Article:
What Employers Need to Know About Two Upcoming Changes to Federal Law: Federal Salary Threshold for Exempt Employees and Department of Labor Rule on Independent Contractors


What Employers Need to Know About Two Upcoming Changes to Federal Law: Federal Salary Threshold for Exempt Employees and Department of Labor Rule on Independent Contractors

By Bill Wahrer and Shiloh Theberge


1. New Federal Salary Threshold for Exempt Employees

In August of 2023, the U.S. Department of Labor (“DOL”) issued a Notice of Proposed Rulemaking that sought to increase the applicable minimum salary levels for the administrative, professional, executive, and highly compensated employee exemptions under the Fair Labor Standards Act (“FLSA”).

Along with meeting certain job duties tests, each exemption includes a requirement that the respective position be paid a certain salary amount in order to potentially qualify under that respective exemption. For example, in 2023, the applicable salary threshold for the administrative employee exemption was $35,568 per year or $684 per week. Under the DOL’s Notice of Proposed Rulemaking, that amount would be raised to $55,000 per year or $1,059 per week—a roughly $20,000 increase. For the highly compensated employee exemption, the amount would increase from $107,432 to almost $144,000—a nearly $40,000 increase.

Even for employers in states that have a minimum salary threshold already above the federal minimum (Maine, for example, currently has a minimum salary threshold of $42,450.20 per year or $816.35 per week for administrative employees), this increase is notable. For those states that are aligned with the federal thresholds, this proposed change is a significant increase that will undoubtedly cause consternation and lead to difficult financial and personnel decisions for employers.

Presently, it is unclear when the DOL’s final rule will be published, but it is reasonable to expect that it will be announced in Spring 2024, at the latest. Typically, once published, the rule becomes effective no later than 60 days after its publication.

As a result of this coming change, now is the time for employers to review their exempt employees and determine whether the proposed salary increases are manageable for their presently exempted employees or whether currently exempted employees need to be transitioned to a non-exempt designation. Further, even those employers that believe the new, higher salary thresholds will not be problematic should take this opportunity to properly review and examine their exemptions for compliance with all applicable standards, including job duties requirements.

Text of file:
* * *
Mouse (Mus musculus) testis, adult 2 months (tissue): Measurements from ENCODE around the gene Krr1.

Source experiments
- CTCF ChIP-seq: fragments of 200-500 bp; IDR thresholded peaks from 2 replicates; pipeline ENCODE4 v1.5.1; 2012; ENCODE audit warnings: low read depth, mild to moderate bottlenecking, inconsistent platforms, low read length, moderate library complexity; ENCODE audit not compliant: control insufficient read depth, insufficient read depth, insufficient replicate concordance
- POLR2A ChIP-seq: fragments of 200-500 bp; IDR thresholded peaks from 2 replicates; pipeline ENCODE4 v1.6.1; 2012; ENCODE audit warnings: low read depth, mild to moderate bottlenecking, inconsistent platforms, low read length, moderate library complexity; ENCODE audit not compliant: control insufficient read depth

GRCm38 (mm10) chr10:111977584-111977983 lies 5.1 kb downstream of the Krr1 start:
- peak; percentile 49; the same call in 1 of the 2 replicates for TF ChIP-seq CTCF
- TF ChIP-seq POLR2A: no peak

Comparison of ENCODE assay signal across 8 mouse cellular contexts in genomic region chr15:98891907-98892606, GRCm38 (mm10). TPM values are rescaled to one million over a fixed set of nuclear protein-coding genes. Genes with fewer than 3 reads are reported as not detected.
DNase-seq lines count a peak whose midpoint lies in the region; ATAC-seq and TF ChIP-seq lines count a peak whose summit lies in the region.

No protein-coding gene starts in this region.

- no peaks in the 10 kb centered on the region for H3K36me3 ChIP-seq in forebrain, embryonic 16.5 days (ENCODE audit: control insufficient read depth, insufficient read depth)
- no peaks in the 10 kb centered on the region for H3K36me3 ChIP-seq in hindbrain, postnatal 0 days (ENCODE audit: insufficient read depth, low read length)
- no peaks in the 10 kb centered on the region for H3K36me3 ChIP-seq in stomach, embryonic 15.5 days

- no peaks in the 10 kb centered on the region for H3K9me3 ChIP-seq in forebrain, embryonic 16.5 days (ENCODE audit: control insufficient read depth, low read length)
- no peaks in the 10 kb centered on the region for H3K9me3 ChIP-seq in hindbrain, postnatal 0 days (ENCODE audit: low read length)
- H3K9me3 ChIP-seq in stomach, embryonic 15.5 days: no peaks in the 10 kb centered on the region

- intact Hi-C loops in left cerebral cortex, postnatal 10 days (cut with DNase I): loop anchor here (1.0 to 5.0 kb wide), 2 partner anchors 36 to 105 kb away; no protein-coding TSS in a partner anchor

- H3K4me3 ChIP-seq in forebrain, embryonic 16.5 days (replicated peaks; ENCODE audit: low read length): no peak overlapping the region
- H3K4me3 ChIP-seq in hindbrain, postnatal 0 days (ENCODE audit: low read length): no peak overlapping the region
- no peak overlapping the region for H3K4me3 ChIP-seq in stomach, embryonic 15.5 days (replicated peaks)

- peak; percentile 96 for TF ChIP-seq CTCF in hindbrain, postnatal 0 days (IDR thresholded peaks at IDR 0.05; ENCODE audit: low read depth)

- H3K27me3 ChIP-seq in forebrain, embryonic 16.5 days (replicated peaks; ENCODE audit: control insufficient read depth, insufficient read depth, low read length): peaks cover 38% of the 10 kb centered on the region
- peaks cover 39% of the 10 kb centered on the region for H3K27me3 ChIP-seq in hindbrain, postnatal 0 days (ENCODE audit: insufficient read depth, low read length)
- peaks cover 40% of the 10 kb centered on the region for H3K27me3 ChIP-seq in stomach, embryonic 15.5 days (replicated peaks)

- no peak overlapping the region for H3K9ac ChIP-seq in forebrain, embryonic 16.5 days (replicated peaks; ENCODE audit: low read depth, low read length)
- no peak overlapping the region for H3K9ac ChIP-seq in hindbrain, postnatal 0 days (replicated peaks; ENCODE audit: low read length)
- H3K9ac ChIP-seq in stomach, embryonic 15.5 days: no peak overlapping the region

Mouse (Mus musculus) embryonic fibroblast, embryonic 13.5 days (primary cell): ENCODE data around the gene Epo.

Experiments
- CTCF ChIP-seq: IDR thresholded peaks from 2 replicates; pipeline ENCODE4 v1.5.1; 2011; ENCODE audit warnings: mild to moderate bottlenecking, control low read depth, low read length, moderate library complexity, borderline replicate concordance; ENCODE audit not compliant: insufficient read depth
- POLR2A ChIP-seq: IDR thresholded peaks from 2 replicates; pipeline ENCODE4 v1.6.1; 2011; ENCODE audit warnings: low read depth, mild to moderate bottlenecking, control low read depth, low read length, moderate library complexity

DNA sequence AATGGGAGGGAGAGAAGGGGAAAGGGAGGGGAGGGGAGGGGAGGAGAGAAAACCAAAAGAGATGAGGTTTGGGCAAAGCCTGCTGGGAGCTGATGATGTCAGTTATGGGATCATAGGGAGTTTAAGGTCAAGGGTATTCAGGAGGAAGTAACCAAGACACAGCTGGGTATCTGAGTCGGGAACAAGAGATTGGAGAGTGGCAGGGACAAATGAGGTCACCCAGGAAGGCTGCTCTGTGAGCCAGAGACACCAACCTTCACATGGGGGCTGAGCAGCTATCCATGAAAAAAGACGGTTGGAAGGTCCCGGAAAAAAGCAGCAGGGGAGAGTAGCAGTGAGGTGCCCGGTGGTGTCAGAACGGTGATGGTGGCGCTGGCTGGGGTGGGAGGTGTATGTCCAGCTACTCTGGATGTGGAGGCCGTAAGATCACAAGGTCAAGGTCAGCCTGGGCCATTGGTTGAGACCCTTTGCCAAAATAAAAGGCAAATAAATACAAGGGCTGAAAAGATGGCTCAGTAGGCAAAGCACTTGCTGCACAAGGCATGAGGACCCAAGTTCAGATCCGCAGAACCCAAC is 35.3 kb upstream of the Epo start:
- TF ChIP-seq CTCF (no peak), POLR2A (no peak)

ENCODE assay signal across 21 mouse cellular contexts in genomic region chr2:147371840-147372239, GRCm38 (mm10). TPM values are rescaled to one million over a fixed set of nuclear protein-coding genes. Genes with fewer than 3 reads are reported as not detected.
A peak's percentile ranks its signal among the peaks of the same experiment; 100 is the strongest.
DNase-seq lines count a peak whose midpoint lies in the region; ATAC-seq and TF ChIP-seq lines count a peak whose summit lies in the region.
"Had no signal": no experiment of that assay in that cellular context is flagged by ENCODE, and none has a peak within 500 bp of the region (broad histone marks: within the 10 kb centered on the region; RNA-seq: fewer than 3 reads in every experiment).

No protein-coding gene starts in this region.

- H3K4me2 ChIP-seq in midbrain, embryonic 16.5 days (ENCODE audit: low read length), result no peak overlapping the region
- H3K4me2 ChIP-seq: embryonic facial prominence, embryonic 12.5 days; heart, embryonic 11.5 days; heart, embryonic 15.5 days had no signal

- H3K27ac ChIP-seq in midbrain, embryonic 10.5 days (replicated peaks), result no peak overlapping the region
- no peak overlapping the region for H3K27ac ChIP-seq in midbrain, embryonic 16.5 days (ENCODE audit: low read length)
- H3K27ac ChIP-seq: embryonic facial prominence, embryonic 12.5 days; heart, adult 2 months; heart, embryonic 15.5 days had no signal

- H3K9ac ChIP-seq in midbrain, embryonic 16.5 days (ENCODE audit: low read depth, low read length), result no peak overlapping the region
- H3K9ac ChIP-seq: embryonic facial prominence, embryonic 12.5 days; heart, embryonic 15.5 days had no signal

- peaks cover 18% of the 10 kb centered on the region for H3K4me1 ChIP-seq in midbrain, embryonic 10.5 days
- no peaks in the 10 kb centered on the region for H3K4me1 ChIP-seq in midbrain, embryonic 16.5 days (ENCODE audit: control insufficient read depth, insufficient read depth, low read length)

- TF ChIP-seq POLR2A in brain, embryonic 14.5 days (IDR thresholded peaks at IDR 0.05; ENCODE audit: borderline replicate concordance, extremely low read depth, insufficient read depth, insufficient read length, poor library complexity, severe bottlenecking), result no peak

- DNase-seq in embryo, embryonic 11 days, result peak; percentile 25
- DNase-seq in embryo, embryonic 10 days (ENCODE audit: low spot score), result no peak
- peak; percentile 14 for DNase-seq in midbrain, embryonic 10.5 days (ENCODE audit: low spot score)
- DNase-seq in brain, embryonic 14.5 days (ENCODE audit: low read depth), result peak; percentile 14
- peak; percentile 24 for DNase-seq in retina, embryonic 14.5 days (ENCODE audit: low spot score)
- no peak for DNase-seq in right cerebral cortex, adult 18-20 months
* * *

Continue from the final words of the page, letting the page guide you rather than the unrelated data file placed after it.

2. New Department of Labor Rule on Independent Contractors

Effective March 11, 2024, there will be a new federal rule regarding how employers evaluate whether an individual is an independent contractor under federal law.

On January 10, 2024, the DOL issued its final rule detailing how employers should analyze whether an individual qualifies as an independent contractor. This rule modifies the 2021 “economic reality test” used by the DOL that consisted of analysis of five economic reality factors: (1) the nature and degree of the individual’s control over the work; (2) the opportunity for profit or loss; (3) the skill required; (4) the permanence of the working relationship; and (5) whether the work is part of an integrated unit.

In the DOL’s new rule, it states that the 2021 rule “marked a departure from the consistent, longstanding adoption and application of the economic reality test by courts and the Department of how to determine whether a worker is an employee or an independent contractor under the FLSA.” As such, the new rule will utilize six primary, non-exhaustive factors:

    1. opportunity for profit or loss depending on managerial skill;
    2. investments by the worker and the potential employer;
    3. degree of permanence of the work relationship;
    4. nature and degree of control;
    5. extent to which the work performed is an integral part of the potential employer’s business; and
    6. skill and initiative.

The new rule calls for a “totality-of-the-circumstances analysis,” which means  that no one factor is dispositive or controlling. Furthermore, and importantly, the DOL provides that additional factors may be relevant “if the factors in some way indicate whether the worker is in business for themself, as opposed to being economically dependent on the potential employer for work.”

This new rule is notable insofar as it suggests that, at least on the federal level, the DOL is retreating from the commonly viewed employer-friendly 2021 rule. Still, it is important to remember that the new federal DOL guidance does not alter an employer’s applicable state law guidance on what that respective state considers in evaluating whether an individual is an independent contractor. For those in Maine, the Maine DOL provides a helpful step-by-step process which can be found here. New Hampshire provides a multi-factor test, all of which must be satisfied, at N.H. Rev. Stat. § 281-A:2.